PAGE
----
Self-employment is both a blessing and a curse.
It’s a blessing because we get to chart our own course. We get to pursue projects and clients that are interesting to us. And we can adjust our workload and schedule however we want.
But that kind of freedom can also lead to lack of discipline and motivation if we’re not careful.
How do we stay on track? How do we find the motivation to do the work we know we have to do, even when we don’t feel like doing it?
My guest today is an expert on that topic. His name is Mark McGuiness. Mark is a business coach, trainer and consultant specializing in work with creative professionals, innovative companies and other trendsetters at the forefront of the Creative Economy.
He’s also the author of the new book Motivation for Creative People, a very talented poet and an all-around super guy.
Here’s what Steven Pressfield, bestselling author of The War of Art had to say about Motivation for Creative People:
“This is a ‘How To’ manual at the highest level from a man who has lived the life and has watched and worked intimately with hundreds of others who’ve done the same. Indispensable reading for anyone in a creative field who is seeking to achieve not just a flash of brilliance but a lifelong career.”
The notes that follow are a very basic, unedited summary of the show. There’s a lot more detail in the audio version. You can listen to the show using the audio player below. Or you can subscribe in iTunes to get this show delivered straight to the Podcasts app on your smart phone, tablet or iPod.
What is motivation?
Motivation is whatever gets you moving. It’s not a magic potion you need to ingest before conquering the world.
You can be motivated by different things. But if you rely on only one kind of motivation, it won’t sustain you. You need to find different kinds of motivation and combine them in a way so they complement each other.
How are motivation and creativity linked?
Studies show that intrinsic motivation (i.e. doing something for the love of it) is highly correlated to creativity. The more you focus on the sheer pleasure of your work (not outcome or money or what clients say), the more creative you’ll be.
But as a professional, you can’t ignore outcome or money or what the client says—and that may stifle your creativity. It’s a paradox.
Fortunately, you can find ways to combine the two so they support each other.
In your book, you talk about four different types of motivation. What are they?
1. Intrinsic motivation: Love of the work itself.
2. Extrinsic motivation: Rewards for the work, such as money, status and opportunity.
3. Personal motivation: Your core values as an individual.
4. Social motivation: Influence of other people.
Ideally, you want to use all four types of motivation. Most of us use some of them but not in a planned way.
How can we make sure we’re using all four of these motivations?
Conduct a motivational audit. Figure out how full (or empty) each category is. Ask yourself some questions:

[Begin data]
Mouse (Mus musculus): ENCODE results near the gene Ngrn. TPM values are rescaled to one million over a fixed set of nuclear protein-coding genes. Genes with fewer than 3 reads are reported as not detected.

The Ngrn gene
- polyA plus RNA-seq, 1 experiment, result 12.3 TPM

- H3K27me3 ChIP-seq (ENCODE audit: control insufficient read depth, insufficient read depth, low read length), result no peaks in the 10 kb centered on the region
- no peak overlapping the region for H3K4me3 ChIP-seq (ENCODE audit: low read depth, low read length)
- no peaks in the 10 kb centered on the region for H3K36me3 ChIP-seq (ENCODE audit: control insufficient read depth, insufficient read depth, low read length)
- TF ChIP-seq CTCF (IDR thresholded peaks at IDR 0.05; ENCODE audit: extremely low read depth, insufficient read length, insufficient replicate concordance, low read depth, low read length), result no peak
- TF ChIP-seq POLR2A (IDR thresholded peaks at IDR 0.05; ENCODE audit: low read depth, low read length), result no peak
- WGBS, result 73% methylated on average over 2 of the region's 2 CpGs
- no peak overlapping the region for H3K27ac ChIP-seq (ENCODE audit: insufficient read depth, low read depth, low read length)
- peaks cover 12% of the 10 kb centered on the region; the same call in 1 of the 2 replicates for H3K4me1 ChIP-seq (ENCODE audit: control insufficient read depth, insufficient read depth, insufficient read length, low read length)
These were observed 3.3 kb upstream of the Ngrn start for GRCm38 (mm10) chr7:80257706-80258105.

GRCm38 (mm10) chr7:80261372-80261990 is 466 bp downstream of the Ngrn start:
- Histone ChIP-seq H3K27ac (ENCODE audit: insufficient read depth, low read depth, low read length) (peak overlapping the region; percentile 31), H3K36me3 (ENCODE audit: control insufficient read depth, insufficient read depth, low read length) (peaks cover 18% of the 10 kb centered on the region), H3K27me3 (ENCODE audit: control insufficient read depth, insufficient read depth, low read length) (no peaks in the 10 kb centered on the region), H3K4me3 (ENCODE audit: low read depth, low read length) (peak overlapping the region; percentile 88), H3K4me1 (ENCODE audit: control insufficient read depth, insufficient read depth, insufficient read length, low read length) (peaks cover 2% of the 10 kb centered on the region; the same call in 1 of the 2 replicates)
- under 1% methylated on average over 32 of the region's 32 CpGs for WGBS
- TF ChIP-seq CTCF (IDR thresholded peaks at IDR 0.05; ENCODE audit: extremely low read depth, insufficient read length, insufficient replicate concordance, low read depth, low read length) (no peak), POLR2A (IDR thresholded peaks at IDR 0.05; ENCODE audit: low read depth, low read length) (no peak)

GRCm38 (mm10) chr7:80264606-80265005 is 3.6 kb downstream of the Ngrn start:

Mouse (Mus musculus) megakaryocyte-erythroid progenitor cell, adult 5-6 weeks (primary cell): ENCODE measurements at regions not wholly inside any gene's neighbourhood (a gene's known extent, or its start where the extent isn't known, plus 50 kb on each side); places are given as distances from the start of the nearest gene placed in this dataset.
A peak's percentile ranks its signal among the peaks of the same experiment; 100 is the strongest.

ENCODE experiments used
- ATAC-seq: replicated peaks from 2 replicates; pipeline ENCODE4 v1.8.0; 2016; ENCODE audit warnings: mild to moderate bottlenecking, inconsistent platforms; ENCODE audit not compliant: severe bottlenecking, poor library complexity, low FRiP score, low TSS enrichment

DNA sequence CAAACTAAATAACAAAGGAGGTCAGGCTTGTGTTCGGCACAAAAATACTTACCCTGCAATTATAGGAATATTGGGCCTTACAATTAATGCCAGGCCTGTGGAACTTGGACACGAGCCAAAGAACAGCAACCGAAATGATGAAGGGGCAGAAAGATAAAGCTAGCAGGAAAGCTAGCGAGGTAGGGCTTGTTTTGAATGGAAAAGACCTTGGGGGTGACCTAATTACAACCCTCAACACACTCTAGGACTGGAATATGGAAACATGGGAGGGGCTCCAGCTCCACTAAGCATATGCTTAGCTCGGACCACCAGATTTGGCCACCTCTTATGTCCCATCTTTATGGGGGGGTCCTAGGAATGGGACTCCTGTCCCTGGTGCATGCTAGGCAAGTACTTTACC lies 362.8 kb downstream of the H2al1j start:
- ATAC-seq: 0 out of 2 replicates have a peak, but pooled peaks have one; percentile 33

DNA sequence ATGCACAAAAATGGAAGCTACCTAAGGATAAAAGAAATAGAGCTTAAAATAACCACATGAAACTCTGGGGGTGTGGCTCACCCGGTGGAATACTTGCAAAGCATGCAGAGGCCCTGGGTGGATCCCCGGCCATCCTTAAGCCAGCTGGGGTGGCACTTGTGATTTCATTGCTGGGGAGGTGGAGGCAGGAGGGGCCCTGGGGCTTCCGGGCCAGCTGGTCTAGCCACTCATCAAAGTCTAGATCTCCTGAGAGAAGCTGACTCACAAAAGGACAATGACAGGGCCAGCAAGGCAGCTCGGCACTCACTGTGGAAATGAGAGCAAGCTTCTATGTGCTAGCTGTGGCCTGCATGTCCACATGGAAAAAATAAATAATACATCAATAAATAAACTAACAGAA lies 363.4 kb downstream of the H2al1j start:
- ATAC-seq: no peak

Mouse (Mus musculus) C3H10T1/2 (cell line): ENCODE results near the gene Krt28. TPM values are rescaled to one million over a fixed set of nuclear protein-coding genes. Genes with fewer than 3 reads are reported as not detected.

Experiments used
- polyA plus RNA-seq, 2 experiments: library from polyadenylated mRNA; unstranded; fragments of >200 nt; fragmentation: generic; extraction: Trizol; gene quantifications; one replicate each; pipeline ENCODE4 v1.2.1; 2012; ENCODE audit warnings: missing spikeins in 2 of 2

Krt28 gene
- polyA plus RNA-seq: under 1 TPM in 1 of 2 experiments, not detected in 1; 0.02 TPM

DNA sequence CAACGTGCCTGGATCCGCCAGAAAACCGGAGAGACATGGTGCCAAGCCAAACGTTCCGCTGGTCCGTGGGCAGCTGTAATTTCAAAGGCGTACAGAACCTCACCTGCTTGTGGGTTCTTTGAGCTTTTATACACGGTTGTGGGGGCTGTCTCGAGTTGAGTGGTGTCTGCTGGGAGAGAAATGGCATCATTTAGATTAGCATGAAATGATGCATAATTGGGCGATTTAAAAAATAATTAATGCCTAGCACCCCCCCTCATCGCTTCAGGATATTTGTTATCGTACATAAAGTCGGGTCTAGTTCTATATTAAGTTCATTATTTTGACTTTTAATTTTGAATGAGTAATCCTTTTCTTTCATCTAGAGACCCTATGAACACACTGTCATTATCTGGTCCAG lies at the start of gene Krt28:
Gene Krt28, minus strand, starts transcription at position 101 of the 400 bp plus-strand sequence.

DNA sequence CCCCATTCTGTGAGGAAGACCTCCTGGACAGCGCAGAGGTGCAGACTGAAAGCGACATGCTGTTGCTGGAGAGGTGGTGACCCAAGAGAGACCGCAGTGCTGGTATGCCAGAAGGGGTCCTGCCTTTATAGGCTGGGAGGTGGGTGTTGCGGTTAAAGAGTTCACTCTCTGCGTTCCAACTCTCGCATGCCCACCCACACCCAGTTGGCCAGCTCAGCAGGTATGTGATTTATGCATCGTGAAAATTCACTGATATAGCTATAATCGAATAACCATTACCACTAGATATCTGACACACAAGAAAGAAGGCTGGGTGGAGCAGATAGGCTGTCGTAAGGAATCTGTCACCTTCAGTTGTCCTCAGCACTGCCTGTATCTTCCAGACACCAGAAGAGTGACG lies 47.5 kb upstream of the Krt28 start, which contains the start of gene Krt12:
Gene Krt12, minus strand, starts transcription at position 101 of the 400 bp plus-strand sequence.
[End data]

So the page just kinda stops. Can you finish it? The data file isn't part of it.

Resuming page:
- For intrinsic motivation: “Am I enjoying the work? How much?”
- For extrinsic motivation: “Am I making enough money?” “How is my professional reputation?” “Do I need to be more strategic?”
- For personal motivation: “What are my values?” “What motivates me?” “What are my priorities?” “Are there any conflicts?”
- For social motivation: “Do my clients/collaborators/business partners support me or hold me back?” “Am I attracting the right audience? How can I serve them better?”
Your answers will indicate the actions you need to take.
Often, you need two or more symbiotic activities to hit all four motivations. For example: a professor of literature who also writes fiction, or a copywriter who plays in a band on weekends.
Can you share a few practical ideas to get ourselves going when we’re stuck?
- Draw a figurative circle around your desk. Some people have a tendency to keep researching when they should be writing. Challenge yourself to stay in the circle for two hours and write with what you have. See what you come up with. You may not finish the work, but you’ll make a solid start.
- Write “even though….” We all experience resistance. But you need to sit down and write “even though….” E.g. “I need to sit down and write even though I don’t feel like it.” “I need to sit down and write even though I feel stressed by this deadline.”
Steven Pressfield talks about this concept in The War of Art.
How can we use rewards without having them backfire?
You should think about rewards at two distinct points in time: before you commit to a project and every time you complete one.
Before you start a project:
- Look at your intrinsic motivation. How much is there? Is it enough?
- Look at your extrinsic motivation. How much money, opportunity, status, etc. will the project bring you. Is it enough?
If the project falls short on either of these measures, you need to either decline the opportunity or renegotiate.
Once you accept a project, dive in and get lost in the work.
At the close of the project:
- Go back and review. Did you get what you wanted out of the project? Is it the kind of thing you want to do again?
Tell us about your book
Mark McGuinness’s book is Motivation for Creative People: How to Stay Creative While Gaining Money, Fame and Reputation.
Written for creative professionals, it details how to stay motivated and creative while reaping the rewards of your creativity.
It’s available in print and e-book format.